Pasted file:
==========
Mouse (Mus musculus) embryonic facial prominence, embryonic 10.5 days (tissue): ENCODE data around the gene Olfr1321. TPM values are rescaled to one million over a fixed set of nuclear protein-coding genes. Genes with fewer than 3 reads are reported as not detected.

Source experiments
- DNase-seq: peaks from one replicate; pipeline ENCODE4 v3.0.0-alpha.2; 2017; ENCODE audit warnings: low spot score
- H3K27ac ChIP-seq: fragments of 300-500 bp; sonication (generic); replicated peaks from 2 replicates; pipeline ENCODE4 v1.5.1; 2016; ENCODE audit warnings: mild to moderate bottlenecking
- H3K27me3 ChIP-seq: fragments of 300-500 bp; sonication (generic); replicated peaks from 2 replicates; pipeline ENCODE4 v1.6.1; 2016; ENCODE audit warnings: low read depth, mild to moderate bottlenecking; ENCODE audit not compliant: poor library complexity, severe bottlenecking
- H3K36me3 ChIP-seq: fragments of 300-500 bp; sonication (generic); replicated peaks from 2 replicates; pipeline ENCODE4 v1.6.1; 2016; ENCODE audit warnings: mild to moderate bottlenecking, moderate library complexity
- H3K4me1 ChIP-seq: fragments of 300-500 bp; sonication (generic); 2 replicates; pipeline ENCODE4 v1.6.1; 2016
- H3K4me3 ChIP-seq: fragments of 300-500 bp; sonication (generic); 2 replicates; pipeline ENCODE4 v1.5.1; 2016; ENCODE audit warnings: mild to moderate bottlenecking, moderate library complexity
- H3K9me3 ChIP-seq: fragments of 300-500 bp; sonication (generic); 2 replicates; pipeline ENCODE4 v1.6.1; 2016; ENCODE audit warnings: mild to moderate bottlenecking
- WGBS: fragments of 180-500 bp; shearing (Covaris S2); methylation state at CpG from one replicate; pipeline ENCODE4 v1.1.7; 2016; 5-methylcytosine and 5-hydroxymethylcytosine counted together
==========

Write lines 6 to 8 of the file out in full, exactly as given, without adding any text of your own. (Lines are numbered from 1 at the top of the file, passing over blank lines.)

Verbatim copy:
- H3K36me3 ChIP-seq: fragments of 300-500 bp; sonication (generic); replicated peaks from 2 replicates; pipeline ENCODE4 v1.6.1; 2016; ENCODE audit warnings: mild to moderate bottlenecking, moderate library complexity
- H3K4me1 ChIP-seq: fragments of 300-500 bp; sonication (generic); 2 replicates; pipeline ENCODE4 v1.6.1; 2016
- H3K4me3 ChIP-seq: fragments of 300-500 bp; sonication (generic); 2 replicates; pipeline ENCODE4 v1.5.1; 2016; ENCODE audit warnings: mild to moderate bottlenecking, moderate library complexity